Living up to one's words: Prose style, social practice, and the category of the "literary" in nineteenth-century China


ACLS Fellowship Program


Modern Languages

Named Award

ACLS/NEH International and Area Studies Fellow named award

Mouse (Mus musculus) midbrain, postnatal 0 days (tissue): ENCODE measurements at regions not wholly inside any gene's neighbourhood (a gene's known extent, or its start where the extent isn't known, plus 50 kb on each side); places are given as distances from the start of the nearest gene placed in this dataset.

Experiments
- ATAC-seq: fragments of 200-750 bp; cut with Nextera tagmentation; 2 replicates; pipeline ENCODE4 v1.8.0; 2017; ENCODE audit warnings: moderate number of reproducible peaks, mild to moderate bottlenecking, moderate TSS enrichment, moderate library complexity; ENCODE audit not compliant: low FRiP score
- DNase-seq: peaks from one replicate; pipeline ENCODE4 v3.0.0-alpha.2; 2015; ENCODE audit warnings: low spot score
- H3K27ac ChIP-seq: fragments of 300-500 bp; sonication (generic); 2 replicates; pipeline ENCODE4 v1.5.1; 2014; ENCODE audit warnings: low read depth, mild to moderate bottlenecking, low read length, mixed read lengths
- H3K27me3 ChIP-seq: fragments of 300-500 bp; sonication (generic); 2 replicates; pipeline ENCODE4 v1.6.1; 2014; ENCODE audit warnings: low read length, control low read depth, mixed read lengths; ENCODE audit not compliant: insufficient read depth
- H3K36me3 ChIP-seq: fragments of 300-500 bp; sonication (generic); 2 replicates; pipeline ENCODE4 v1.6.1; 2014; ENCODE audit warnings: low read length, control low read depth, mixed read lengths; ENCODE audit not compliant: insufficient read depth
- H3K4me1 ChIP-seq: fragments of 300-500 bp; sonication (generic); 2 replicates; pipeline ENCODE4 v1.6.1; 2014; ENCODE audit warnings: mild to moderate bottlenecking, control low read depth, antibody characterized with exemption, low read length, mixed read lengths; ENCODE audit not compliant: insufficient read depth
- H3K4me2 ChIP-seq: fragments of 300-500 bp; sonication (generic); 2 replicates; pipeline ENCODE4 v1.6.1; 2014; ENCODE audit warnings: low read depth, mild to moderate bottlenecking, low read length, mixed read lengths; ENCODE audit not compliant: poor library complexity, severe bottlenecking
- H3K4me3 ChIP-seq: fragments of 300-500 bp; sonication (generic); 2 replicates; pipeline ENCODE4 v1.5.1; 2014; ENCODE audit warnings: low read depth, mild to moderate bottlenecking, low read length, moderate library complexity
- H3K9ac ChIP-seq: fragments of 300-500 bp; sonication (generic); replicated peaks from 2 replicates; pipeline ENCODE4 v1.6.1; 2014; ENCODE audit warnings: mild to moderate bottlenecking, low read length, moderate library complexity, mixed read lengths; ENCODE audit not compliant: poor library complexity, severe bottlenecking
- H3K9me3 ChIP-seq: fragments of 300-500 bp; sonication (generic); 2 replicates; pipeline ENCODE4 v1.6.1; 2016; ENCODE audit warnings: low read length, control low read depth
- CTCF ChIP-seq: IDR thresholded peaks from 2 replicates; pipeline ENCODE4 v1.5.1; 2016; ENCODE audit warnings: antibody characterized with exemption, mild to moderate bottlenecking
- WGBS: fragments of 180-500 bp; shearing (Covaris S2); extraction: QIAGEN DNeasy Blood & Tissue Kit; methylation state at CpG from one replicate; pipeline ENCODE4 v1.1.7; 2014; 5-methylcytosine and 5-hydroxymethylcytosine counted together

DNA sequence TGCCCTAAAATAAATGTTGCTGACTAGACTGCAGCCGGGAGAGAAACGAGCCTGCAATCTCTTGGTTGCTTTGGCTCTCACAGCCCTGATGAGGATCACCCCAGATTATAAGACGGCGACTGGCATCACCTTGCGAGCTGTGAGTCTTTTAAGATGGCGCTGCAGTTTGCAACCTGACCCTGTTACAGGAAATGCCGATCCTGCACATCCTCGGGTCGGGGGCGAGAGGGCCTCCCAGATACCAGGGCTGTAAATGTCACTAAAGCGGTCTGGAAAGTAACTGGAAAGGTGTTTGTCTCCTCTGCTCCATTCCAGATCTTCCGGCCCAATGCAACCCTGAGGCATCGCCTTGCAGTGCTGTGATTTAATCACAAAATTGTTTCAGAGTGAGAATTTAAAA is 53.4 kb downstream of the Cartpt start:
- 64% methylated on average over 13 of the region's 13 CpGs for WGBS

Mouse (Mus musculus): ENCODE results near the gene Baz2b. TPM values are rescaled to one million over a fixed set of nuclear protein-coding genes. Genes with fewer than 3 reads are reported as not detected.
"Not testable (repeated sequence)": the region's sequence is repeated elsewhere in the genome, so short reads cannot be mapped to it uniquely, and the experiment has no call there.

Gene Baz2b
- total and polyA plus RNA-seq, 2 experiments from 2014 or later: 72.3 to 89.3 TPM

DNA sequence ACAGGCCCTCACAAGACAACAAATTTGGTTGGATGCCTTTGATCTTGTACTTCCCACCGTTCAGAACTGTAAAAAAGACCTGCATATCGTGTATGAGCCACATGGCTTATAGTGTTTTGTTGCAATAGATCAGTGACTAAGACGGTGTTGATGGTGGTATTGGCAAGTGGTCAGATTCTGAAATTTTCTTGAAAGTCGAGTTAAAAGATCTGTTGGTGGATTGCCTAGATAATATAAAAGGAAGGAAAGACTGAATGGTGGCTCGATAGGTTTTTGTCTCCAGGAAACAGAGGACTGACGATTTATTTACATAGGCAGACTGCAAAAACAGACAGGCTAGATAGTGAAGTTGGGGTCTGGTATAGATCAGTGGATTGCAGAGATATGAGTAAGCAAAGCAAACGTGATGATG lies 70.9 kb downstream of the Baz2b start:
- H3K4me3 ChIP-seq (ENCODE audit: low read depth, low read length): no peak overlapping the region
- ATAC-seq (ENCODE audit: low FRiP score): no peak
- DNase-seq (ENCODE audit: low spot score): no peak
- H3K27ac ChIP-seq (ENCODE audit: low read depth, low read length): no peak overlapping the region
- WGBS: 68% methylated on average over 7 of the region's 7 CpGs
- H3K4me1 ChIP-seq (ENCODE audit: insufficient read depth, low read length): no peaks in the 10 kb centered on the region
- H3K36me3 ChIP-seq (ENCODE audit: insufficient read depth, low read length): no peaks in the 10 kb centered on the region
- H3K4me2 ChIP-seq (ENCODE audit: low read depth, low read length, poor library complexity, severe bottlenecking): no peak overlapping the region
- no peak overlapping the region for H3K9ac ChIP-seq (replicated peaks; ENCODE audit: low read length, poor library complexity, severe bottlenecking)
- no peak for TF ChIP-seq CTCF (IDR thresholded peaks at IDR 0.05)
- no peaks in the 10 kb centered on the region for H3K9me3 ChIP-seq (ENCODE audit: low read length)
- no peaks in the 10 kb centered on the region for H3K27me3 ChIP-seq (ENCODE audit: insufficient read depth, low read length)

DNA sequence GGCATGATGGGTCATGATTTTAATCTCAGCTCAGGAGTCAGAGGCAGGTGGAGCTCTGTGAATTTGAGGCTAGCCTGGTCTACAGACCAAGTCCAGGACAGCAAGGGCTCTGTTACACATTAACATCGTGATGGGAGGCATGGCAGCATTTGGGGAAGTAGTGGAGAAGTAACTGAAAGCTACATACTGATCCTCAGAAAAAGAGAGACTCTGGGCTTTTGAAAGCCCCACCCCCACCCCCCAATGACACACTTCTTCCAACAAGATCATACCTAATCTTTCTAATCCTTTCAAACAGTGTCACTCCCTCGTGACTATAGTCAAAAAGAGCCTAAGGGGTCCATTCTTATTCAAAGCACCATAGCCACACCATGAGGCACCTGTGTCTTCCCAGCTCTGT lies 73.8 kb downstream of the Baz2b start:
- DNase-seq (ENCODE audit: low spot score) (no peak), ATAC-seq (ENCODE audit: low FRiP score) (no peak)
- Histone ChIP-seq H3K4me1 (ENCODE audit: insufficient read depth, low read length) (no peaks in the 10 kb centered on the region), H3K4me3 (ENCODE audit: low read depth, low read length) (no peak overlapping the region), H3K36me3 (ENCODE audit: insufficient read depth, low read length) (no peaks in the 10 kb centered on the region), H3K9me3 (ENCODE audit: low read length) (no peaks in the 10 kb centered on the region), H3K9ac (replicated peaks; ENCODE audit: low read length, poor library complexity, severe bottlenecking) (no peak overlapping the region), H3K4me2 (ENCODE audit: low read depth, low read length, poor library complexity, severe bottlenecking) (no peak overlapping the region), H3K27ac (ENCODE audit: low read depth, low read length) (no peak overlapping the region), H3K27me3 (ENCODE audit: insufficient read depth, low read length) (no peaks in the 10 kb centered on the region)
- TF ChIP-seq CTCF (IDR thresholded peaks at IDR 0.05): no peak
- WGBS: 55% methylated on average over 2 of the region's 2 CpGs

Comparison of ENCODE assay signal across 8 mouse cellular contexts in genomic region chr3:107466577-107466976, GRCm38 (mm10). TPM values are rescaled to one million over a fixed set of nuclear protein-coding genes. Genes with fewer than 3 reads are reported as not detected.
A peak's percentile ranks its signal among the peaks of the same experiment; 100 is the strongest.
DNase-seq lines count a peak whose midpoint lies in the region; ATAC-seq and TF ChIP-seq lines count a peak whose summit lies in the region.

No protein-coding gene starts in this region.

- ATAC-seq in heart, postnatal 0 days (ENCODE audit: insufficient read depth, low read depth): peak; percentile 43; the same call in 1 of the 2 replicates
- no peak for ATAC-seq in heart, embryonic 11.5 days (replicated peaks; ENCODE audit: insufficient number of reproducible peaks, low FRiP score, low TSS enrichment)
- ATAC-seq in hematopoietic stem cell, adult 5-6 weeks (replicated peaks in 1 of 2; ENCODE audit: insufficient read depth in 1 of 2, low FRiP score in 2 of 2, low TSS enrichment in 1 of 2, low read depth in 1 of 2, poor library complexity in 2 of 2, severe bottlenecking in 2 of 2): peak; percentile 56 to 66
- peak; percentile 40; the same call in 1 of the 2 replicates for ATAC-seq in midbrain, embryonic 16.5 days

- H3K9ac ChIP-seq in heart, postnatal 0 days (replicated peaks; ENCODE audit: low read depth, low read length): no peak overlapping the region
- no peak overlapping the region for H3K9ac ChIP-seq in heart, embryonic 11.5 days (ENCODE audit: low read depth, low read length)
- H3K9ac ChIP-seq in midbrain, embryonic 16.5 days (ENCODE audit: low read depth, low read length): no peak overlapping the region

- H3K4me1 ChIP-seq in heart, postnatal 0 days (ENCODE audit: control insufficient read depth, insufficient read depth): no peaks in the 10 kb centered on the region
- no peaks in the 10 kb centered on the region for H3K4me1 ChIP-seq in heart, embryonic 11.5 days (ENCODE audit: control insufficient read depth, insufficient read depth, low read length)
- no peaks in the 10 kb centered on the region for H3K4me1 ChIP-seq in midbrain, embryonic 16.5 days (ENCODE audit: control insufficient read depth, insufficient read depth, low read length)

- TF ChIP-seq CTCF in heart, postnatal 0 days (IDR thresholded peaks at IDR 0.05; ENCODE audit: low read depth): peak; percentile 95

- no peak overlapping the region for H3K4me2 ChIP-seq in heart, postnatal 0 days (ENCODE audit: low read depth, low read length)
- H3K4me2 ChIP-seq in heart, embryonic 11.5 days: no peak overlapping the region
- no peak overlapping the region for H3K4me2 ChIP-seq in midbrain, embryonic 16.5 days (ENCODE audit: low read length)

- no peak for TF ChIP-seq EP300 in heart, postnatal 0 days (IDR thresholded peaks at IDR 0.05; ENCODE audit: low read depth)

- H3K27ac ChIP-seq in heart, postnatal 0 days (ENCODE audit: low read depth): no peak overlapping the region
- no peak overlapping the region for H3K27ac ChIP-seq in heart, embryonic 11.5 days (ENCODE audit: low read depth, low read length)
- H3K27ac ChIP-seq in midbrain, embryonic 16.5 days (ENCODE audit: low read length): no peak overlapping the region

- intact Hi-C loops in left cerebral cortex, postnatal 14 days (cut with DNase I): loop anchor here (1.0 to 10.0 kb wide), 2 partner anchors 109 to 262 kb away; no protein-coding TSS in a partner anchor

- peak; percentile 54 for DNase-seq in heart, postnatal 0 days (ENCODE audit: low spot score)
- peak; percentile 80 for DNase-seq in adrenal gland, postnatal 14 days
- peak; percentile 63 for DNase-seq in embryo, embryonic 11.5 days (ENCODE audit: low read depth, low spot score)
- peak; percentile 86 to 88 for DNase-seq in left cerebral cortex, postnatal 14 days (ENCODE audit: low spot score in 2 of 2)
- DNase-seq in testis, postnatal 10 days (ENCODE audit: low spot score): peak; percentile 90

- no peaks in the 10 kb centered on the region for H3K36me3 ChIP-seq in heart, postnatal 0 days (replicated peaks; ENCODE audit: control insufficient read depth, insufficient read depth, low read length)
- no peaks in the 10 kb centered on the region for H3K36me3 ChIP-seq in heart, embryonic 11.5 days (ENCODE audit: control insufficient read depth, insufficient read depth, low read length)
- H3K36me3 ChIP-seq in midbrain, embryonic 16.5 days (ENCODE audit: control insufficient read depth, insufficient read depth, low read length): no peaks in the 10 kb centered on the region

Early nineteenth-century China saw a heightened concern with the literariness of texts, from debates between well-known elite scholars over the proper social role of literary aesthetics to new efforts at the local level to collect "immoral" texts and burn them. This project will analyze the dynamics of interaction between theories of literature and practices dealing with written texts, and examine the relationship between literary style and political activism. Conventional assessments of pre-modern literary prose hold that its aesthetic qualities were understood as subordinate to the morality that it conveyed; that it was primarily didactic and instrumental in nature. My aim in this project is to rethink these assessments from a theoretically-informed and interdisciplinary perspective.